post #31 of 90
Quote:
Originally Posted by Bartleby_Scriven View Post
 

Calling out MichaelM

 

I just found this thread! Response in the works, and want to make sure Fraid didn't steal my thunder.

post #32 of 90

I'm OK with declaring Cameron a romantic. A lot of people are romantics. But I think the view of love promulgated by his films is deeply immature and shallow, Bart's reading of Titanic notwithstanding. Ironically, True Lies might be the exception, despite the thorough ickiness of the hotel dance scene. Which we'll get to.

 

In Terminator and Titanic, we see young or younger people "fall in love" in a matter of hours, fueled by heightened danger and secrecy. It's completely situational, attraction built on outward appearances and internal mythologizing/idealizing, not on actually knowing the person and building a deep, reality-based relationship. We see people falling in love during siege conditions....which is interesting, given Cameron's four (!) marriages and other relationships, all to people he worked with on difficult, demanding projects.

 

True Lies even comes back to this: Harry and Helen save their relationship by becoming partners in risky, dangerous projects rather than learning how to be there fully for each other during the more realistic routine of every day life.

 

The Abyss seems to be an outlier for this, since Bud and Lindsay are older, already divorced, and with a deep knowledge of each other. But what saves them? Extreme, intense circumstances. Lindsay is the one with the arc here, and while I don't doubt that the change is real, I don't think the film makes a good case for Bud and Lindsay making it together long term, once the immediate intensity of their reconciliation fades. That may just be my cynicism from almost 50 years of life, but having a deep sea experience with aliens doesn't solve the problem of your spouse driving you batfuck insane by doing that one thing yet again today. That said, I absolutely love Lindsay's handling of Bud's dive. Produces watery eyes every time I see it, and I believe each character is having a real, raw emotional experience that can ultimately heal them as persons...but it won't necessarily mean they're going to make it as a couple.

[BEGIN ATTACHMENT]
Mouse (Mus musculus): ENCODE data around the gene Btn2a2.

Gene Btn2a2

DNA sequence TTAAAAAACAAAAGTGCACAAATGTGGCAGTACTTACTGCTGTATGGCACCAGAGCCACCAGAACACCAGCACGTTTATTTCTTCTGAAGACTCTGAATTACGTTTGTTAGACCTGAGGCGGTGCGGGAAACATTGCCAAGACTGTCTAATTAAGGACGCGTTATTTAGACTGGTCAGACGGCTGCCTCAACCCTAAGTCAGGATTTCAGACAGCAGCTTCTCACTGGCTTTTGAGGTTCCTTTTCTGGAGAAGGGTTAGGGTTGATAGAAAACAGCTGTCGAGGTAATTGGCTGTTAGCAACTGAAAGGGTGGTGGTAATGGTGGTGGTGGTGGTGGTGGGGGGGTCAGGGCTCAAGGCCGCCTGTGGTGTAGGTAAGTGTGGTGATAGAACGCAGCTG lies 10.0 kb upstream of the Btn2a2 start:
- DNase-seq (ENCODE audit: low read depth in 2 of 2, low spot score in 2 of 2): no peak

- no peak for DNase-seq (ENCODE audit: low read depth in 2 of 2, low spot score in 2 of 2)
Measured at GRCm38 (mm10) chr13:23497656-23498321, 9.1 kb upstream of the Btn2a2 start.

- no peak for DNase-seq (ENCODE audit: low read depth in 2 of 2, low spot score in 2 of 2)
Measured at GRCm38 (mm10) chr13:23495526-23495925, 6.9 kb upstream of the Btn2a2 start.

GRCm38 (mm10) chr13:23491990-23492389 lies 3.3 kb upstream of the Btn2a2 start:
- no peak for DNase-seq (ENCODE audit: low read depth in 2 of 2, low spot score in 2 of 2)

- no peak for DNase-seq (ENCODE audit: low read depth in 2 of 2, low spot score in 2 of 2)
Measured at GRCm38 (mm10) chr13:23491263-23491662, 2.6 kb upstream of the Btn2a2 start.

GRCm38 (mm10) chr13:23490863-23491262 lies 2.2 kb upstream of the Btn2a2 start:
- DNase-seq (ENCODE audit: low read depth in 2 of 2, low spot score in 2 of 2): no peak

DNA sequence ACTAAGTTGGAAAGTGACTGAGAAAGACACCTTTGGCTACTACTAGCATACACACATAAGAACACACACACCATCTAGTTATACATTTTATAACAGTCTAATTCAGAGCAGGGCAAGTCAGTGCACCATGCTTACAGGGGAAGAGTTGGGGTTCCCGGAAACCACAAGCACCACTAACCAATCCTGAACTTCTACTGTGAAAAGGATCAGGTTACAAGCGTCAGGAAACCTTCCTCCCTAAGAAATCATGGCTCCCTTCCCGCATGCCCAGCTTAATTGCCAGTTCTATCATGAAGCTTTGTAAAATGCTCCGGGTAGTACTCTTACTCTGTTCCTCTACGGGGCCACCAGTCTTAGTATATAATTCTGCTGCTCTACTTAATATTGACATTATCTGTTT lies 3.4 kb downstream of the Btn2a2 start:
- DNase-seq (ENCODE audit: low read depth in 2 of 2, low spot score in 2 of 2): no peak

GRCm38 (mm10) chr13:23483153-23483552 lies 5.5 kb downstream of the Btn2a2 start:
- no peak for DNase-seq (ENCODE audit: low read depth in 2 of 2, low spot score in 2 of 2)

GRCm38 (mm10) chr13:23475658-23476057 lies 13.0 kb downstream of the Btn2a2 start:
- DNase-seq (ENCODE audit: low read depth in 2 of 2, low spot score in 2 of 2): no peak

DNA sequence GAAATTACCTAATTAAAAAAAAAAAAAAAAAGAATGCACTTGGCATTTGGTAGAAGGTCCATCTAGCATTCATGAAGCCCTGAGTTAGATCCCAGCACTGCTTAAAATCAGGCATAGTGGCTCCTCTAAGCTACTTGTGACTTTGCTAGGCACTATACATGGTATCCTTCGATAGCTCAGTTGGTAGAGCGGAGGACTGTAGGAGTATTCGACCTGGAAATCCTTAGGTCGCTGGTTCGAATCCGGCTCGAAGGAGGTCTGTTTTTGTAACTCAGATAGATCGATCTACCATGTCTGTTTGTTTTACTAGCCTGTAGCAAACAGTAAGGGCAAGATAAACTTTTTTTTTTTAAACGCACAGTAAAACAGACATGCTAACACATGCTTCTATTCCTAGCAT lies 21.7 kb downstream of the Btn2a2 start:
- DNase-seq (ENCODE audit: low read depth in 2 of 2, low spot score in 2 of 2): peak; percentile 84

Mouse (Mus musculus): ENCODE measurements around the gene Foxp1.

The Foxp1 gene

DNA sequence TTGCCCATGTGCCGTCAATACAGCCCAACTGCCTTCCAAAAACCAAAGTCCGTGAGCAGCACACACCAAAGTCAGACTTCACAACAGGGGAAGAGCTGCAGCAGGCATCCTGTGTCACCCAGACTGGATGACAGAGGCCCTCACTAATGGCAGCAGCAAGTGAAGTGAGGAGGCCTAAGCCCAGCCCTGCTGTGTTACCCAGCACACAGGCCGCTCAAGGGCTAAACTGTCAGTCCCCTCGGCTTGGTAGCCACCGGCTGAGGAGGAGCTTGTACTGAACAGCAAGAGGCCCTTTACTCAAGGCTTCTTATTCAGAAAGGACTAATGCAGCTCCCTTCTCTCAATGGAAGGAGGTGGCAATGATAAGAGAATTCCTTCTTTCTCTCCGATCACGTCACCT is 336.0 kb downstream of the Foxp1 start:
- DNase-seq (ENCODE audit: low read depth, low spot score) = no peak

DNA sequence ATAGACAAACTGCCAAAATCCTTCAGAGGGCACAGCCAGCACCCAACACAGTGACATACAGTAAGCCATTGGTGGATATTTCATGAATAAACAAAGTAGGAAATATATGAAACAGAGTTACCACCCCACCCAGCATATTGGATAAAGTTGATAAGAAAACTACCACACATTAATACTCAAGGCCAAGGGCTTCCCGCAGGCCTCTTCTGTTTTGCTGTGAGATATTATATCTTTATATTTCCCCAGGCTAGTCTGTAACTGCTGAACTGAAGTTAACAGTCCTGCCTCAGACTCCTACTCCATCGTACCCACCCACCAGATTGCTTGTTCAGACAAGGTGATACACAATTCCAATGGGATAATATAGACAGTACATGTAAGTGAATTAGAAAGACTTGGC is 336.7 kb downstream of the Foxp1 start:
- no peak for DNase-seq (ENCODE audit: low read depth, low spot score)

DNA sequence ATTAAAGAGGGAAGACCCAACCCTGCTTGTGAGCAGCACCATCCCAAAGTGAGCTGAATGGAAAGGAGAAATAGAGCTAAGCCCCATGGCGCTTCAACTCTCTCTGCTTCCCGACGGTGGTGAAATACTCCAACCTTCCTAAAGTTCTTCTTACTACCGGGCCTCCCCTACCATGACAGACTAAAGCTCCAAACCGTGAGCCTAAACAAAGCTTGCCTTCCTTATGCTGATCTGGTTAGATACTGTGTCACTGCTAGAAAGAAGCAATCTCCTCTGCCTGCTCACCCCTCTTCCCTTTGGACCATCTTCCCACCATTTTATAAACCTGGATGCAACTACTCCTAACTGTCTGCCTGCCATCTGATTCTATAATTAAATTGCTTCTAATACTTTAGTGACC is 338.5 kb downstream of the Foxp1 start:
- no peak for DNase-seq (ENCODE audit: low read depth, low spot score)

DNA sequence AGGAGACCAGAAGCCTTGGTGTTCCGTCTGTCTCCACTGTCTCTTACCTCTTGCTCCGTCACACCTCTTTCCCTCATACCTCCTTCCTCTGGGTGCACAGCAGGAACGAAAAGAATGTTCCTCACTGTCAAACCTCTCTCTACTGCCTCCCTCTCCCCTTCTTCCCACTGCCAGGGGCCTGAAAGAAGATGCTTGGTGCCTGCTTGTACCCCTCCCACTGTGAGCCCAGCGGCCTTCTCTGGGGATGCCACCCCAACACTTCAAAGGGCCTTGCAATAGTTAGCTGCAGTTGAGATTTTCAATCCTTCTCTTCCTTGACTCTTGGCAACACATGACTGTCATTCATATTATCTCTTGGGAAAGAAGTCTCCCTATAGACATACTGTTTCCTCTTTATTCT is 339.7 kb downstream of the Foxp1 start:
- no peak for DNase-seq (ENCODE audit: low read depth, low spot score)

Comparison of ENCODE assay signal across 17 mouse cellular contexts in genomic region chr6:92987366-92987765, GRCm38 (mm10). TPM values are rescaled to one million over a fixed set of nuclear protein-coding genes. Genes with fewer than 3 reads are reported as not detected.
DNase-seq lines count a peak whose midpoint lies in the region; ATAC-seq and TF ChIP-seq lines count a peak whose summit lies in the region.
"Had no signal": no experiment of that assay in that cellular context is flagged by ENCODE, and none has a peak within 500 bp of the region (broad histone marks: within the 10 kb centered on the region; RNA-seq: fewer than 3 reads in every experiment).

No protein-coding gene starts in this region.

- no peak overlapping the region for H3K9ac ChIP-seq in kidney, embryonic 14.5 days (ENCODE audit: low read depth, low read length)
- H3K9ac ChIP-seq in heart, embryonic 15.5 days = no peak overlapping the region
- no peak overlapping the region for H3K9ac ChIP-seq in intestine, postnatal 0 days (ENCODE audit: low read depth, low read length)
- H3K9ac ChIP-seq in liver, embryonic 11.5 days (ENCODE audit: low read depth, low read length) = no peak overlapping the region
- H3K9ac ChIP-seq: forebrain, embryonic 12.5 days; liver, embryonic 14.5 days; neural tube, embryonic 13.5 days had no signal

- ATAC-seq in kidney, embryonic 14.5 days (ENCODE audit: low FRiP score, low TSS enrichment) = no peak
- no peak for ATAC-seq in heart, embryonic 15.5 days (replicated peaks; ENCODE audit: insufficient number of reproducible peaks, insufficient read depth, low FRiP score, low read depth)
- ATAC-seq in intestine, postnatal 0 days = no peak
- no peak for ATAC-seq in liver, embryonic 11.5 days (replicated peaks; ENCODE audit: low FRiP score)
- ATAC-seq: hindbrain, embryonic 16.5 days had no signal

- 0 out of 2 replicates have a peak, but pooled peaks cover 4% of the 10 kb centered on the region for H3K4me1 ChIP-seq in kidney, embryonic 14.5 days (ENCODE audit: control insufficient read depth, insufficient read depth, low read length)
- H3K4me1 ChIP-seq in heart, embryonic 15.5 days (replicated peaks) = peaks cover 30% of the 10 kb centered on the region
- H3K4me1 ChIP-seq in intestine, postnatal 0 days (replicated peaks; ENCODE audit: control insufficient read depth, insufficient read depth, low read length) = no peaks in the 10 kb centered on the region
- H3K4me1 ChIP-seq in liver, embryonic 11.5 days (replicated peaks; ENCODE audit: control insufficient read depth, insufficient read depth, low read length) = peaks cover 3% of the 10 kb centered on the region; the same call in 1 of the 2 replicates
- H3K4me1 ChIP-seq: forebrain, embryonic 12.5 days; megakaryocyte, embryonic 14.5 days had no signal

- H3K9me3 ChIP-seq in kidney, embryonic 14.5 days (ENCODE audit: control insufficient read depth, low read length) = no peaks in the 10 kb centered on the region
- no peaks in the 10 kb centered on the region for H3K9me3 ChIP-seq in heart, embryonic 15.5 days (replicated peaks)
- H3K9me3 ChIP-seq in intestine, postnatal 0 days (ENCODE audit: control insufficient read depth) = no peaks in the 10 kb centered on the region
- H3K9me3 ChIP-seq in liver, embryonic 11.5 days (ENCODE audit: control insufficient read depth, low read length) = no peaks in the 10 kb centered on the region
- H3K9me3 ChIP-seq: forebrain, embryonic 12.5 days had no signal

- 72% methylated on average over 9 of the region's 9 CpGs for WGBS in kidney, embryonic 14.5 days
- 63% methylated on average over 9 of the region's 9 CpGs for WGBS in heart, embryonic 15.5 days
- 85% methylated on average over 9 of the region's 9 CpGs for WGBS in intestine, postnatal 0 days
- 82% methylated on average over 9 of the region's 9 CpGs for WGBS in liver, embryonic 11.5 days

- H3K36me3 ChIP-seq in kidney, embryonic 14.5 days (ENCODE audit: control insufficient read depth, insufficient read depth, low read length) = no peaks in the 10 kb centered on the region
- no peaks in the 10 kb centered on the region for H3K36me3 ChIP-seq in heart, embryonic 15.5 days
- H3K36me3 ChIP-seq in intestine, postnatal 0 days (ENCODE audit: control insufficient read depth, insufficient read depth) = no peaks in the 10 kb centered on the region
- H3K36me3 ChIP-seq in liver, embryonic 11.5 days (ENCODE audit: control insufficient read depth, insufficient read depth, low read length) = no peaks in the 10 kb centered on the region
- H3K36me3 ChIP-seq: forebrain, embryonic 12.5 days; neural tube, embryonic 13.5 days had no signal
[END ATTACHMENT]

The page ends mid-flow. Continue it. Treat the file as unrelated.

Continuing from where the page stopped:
What we see time and time again in Cameron's films are men and women drawn together by intensity and danger, by the heightened emotions of extreme situations. We don't see people dealing with real, daily issues and struggles, and we don't see mature, deep love at work.

 

 

Since there's no fucking way I'm searching for or watching that True Lies dance scene on a company-provided network, my remarks on that will have to wait until I can watch it safely.

post #33 of 90
Thread Starter 

I've always found it intriguing that Cameron's big addition to Ripley's backstory is not just a daughter but an implied husband. He doesn't get a mention, so I think we can safely assume they've been long-divorced. Which totally makes sense, considering it's Cameron and that was kind of this growing, but still taboo, thing in the '80s.

post #34 of 90

I can buy that. They're more like "heat in the moment" loves. But whereas The Terminator has to deal with very little time have them grow (let's not forget Sarah does get to know Kyle a little bit, she asks him about his life), The Abyss also deals with loss at every angle. Both Bud and Lindsay had at some point given up a bit of each other. Especially toward the end when Bud knows he's not coming back and Lindsay at point feels it too... only for that to be somewhat confounded. Hard to say, but since right now I'm dealing with my own breakup with my girlfriend, I've been realizing how attachment pretty much ruins all relationships.